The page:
- The Washington Times - Friday, June 22, 2001

Virginias Supreme Court has ruled that a lawyers legal advice is no guarantee against thousands of dollars in damages for improper handling of a companys business.
As result of the June 8 ruling, F. Carter Flippo, of Ashland, must pay more than $550,000 to his sisters three children, who claim he had mishandled the business of Flippo Land and Timber Co. inherited from their grandfather, T. Frank Flippo.
"This is an important case for lawyers because the states highest court now says that legal advice is not a shield that will automatically protect someone who wants to play hardball in certain business matters," said Paul Fletcher, publisher of Virginia Lawyers Weekly.
The Flippo company owns timberlands in Hanover, Caroline, King and Queen, and King William counties. T. Frank Flippo, who died in 1974, willed the company to his two sons, F. Carter and Arthur, and his daughter, Lucy Flippo Wisely, who in turn gave her share to her children. F. Carter Flippo served as manager of the business.
After consulting the Richmond law firm McGuire Woods in 1998, F. Carter Flippo prepared his own inheritance estate and formed a joint venture with another company.
The legal advice was that he could transfer the Flippo company assets to the other company, in effect dissolving the Flippo company.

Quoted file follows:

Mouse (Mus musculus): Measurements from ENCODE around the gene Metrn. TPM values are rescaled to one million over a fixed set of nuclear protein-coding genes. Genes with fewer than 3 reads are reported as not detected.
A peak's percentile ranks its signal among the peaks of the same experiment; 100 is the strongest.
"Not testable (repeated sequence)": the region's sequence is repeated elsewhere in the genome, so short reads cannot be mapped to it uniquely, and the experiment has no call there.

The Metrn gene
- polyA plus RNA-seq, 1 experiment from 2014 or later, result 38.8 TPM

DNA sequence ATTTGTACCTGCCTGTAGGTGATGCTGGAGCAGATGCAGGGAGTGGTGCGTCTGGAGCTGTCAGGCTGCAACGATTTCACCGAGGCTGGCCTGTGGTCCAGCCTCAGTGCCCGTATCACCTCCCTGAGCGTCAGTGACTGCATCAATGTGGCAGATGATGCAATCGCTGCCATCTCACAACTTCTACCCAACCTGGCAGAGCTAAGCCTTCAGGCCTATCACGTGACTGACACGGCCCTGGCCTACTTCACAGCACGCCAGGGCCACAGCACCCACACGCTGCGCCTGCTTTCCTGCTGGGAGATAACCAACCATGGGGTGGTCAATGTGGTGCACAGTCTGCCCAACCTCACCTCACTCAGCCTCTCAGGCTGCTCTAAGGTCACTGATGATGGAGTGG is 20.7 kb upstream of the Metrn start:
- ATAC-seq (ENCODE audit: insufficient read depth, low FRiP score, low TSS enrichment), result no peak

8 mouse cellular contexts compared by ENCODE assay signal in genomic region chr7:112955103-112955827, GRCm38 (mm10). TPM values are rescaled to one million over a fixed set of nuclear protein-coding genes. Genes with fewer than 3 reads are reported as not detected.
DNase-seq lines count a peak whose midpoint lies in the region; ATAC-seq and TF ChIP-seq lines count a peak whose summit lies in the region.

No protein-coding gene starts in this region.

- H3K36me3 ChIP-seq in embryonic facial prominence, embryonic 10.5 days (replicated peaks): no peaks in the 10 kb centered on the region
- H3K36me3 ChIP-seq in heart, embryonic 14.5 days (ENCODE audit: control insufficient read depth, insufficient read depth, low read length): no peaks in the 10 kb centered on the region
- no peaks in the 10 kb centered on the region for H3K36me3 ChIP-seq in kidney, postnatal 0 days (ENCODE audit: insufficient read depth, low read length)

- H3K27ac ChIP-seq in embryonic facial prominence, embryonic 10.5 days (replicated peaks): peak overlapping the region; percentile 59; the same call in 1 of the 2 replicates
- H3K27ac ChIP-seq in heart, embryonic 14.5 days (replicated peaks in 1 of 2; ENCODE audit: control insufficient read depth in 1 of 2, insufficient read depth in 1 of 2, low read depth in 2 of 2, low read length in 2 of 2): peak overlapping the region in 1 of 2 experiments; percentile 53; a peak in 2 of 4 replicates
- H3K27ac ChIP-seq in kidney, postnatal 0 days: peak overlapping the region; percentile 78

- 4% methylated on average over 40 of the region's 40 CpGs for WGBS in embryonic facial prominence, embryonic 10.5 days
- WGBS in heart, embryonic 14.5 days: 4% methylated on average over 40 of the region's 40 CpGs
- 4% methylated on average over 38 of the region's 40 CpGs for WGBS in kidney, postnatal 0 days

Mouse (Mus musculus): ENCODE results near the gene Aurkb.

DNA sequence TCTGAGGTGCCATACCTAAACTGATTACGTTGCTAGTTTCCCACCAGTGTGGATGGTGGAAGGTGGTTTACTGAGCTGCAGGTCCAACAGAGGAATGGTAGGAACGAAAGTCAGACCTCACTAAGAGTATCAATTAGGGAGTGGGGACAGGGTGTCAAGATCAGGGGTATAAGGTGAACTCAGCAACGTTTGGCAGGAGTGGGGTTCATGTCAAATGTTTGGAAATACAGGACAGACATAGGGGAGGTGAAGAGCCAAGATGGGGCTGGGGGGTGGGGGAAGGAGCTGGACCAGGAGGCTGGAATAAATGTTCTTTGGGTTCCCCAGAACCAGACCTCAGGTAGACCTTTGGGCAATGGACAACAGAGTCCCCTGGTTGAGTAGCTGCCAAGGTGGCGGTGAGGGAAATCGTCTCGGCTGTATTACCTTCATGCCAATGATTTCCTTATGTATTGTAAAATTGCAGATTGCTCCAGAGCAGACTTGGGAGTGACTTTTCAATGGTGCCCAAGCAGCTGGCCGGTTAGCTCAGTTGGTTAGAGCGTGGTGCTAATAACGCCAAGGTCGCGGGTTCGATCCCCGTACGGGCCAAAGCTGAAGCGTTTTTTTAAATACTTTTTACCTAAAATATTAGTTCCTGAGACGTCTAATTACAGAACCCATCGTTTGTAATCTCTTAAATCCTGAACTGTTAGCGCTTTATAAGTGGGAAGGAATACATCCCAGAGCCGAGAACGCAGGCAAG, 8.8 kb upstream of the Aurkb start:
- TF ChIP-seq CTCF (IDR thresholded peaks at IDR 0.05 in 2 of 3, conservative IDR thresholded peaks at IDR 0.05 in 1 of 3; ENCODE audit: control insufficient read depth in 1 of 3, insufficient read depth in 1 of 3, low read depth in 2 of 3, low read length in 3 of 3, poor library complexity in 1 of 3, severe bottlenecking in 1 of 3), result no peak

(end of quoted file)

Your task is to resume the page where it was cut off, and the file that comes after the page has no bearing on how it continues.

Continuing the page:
Mrs. Wiselys children sued.
F. Carter Flippo had based his defense on a Virginia law that the manager of a company like Flippo can rely on the advice of attorneys to protect against liability.
But, a King William Circuit Court ruled that F. Carter Flippos plans were for his own personal interests and not related to the interests of the Flippo company.
The Circuit Court ordered payment of $12,860 in legal damages and $350,000 in punitive damages to Mrs. Wiselys children, and $178,000 in legal costs to the Flippo company.
In his appeal, F. Carter Flippo contended his actions were legal. The seven-judge Supreme Court ruled unanimously against him. Justice Elizabeth B. Lacy wrote the opinion, stating that "an act which is otherwise legal may nonetheless breach ones fiduciary duty."
F. Carter Flippos "actions to further his estate-planning goals, based on advice directed toward that end alone, violated his fiduciary duty," she wrote.

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